From my point of view, as a user who wants and has to work purely offline, the account is only needed to manage the subscription plan. Everything else is sort of useless. Nevertheless, I will not complain about it, I also have a JetBrains account to use IntelliJ IDEA, which I only use to manage my license, and everything else is local. I just got a bit upset with Firecamp, which required an account for nearly every action in the app, e.g., accessing the application settings or creating a request. This is where the fun ends!
Am I good now?
Well, it depends.
Yes, all my projects and collections are back, and I can continue using them as I used to before. On the other hand, the built-in Git Sync feature is not available anymore since it requires at least the Team plan now, for which Kong is currently charging 12 dollars per user per month.
However, I do not want to discuss the pricing here. All I am saying is, you might be thinking twice before upgrading to a this paid plan, if all you want is to sync your collections with Git.
I cannot tell if the Git sync changed in version 8.3.0, as I am only using a Free plan subscription, but I assume it is still the same as before, and this Git integration was using a sort of internal representation of the Git repository. I believe this is due to the way Insomnia is storing data locally in a database instead of using files on the disk, and I cannot image the entire local data handling was changed in such a short period of time.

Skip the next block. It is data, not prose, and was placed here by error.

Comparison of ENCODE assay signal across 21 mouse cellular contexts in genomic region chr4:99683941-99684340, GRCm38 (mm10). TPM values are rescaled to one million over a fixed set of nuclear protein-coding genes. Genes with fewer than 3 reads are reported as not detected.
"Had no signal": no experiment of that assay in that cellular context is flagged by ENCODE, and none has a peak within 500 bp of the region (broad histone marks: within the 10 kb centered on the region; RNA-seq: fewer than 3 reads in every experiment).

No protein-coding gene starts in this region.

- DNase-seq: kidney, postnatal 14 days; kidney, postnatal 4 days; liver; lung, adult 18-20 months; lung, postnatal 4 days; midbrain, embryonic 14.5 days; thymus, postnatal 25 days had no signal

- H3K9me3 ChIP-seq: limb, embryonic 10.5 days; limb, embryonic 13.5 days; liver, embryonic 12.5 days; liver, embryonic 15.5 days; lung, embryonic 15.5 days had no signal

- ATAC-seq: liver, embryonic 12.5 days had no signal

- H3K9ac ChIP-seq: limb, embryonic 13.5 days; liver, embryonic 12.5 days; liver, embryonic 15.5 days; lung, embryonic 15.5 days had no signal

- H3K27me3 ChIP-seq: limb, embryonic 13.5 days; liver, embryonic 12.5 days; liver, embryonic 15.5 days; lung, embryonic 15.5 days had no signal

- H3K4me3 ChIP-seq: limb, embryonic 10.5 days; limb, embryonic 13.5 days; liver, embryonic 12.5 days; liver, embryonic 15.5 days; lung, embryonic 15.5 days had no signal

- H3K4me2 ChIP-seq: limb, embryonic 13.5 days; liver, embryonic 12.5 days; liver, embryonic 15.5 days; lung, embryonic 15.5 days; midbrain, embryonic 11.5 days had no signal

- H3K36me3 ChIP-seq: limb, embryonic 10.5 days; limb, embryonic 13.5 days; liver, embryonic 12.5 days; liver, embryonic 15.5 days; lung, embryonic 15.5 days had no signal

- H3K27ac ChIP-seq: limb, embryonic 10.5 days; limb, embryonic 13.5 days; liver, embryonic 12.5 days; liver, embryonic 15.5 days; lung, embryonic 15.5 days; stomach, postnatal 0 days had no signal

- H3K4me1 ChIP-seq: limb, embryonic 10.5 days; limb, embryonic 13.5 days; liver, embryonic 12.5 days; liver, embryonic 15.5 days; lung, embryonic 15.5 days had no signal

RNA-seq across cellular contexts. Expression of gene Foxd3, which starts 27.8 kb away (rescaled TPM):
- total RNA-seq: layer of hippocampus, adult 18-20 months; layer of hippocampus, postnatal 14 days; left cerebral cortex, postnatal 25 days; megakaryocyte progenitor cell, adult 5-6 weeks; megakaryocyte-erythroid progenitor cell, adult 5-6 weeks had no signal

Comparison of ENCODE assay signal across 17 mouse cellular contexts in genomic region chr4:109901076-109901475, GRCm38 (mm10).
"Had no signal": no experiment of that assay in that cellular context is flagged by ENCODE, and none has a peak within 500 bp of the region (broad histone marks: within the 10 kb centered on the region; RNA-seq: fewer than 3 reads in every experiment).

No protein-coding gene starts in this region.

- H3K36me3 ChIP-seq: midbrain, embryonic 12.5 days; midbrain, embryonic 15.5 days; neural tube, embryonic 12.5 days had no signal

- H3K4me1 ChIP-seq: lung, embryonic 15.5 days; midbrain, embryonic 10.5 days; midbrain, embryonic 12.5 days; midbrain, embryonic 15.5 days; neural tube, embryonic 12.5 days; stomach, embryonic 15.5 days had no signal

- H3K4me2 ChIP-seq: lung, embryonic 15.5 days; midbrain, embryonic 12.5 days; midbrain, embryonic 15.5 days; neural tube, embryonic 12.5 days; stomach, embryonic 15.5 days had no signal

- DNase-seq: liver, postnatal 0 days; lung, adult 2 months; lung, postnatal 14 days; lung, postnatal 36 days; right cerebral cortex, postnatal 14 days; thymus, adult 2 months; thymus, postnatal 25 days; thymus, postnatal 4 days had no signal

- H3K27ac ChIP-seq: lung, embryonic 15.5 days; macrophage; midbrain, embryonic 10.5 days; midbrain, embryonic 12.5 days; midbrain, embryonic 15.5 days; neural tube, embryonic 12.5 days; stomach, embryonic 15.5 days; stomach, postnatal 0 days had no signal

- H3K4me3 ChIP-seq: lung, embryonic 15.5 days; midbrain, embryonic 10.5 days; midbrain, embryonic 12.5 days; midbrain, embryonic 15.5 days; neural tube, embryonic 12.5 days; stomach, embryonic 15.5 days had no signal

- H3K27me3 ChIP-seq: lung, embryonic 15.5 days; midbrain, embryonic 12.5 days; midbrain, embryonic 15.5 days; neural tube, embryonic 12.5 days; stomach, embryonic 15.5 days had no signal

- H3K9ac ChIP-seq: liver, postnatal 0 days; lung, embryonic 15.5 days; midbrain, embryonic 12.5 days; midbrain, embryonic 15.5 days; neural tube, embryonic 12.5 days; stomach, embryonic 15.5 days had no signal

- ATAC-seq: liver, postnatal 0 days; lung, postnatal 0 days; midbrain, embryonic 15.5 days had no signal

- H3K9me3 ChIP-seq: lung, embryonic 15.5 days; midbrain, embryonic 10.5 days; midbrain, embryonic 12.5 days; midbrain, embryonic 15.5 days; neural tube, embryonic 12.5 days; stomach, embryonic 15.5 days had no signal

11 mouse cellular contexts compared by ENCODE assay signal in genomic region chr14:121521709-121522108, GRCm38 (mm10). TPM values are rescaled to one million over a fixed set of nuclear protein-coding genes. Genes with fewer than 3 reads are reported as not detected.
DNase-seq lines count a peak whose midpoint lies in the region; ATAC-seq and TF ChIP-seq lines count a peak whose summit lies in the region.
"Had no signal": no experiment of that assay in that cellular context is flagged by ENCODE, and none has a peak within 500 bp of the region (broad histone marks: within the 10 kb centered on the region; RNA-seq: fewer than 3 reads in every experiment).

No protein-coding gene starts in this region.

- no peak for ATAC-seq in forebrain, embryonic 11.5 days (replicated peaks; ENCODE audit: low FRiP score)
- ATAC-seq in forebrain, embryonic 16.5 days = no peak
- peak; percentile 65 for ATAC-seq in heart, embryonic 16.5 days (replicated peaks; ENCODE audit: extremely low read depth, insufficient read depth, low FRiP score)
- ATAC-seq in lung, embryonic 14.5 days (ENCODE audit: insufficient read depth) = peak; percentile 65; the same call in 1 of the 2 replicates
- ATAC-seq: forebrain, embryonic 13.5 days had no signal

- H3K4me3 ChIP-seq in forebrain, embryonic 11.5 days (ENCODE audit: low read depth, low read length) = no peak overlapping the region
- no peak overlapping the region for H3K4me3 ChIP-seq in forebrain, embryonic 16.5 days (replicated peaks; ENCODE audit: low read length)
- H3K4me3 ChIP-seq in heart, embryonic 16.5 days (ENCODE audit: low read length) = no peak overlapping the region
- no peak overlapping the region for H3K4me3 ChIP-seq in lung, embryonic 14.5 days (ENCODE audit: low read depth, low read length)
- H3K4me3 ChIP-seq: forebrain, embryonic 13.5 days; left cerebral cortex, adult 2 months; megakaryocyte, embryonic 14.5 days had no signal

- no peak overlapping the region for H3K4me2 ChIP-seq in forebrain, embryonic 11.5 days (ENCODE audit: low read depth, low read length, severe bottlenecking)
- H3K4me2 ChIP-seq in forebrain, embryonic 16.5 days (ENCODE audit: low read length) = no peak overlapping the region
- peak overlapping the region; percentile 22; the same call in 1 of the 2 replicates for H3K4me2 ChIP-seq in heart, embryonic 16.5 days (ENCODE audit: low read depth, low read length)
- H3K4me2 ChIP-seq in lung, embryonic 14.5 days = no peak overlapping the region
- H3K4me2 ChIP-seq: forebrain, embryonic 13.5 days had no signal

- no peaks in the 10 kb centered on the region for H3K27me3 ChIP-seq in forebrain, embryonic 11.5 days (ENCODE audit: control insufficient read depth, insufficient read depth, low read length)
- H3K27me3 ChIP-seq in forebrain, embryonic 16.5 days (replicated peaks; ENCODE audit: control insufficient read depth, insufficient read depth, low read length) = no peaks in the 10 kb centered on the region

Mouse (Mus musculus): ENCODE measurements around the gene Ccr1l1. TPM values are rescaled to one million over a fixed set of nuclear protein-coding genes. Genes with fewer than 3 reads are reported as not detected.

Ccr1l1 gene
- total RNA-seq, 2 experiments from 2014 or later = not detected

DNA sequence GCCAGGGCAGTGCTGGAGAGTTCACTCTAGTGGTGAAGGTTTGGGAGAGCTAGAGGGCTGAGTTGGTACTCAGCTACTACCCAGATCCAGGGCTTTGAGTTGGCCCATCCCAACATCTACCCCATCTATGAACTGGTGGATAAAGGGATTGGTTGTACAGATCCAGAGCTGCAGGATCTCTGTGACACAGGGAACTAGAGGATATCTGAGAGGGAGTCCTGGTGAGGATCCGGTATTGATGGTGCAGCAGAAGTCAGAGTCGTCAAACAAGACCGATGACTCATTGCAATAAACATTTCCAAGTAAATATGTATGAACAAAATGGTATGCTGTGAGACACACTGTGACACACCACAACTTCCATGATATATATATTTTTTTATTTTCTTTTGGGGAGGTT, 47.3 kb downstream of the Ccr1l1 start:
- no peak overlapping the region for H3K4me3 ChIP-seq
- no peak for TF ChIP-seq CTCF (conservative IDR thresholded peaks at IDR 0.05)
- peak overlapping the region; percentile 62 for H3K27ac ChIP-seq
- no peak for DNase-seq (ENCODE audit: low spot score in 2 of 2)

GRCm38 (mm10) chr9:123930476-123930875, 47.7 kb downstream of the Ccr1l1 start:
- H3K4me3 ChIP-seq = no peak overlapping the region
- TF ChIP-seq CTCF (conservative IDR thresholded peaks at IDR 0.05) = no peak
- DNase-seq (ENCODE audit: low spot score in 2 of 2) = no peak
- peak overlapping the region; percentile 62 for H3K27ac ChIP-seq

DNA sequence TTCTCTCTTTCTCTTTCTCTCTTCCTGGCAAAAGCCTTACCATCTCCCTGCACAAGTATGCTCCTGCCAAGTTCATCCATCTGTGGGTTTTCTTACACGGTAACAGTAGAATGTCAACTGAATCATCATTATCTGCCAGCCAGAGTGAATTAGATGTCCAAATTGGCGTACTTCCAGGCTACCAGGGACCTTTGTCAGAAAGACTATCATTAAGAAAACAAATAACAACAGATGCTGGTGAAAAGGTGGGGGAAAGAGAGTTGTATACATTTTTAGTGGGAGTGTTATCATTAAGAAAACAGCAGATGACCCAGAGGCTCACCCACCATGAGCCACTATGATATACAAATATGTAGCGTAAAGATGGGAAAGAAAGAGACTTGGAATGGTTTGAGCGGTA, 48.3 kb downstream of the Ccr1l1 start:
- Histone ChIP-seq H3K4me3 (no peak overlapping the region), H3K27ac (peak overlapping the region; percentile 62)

With that kind of Git integration, it unfortunately was not possible to configure encryption via Git-Crypt, for instance, which is a requirement for storing credentials in a repository even. For this reason, we could and did not use Git Sync. We had to use the good old export-commit-push-pull-import workflow instead, and we still (or rather again) do so with the new version of Insomnia.
With that in mind, I do not think, the paid plans provide any value for me, personally, or for our team.
Actually, with the release of version 8.3.0, from an end-user perspective, Insomnia went back to the point where it was before the 8.0 release, and that is the very point where Insomnium was started as a fork. So Insomnia and Insomnium could be considered as equal again, and the only difference is the name. However, in fact, Insomnium has already moved on since then. With segment parameters (path parameters), it includes a feature that still requires extra plugins in Insomnia, and Insomnia apparently includes some user tracking features that were also removed in Insomnium.
If the user account and online functionality from Insomnia is not used at all, Insomnium might be a very viable alternative.
Other alternatives, like Bruno and Kreya, treat local data as first-class citizens, and store them as files on the disk by default, i.e., without having to export the data first. So these tools allow for a much better integration with Git. Working with the API client then is just like working with any other tool or editor. Hence, such workflows might be more user-friendly than the constant exports and imports we probably all got used to with Postman and also Insomnia.
Having got used to that workflow does not mean, we love it so much we cannot imagine to wor differently at some point. Therefore, dropping Insomnia might still be an option on the table. That Pandora’s box has been opened, and it might be hard to close it again.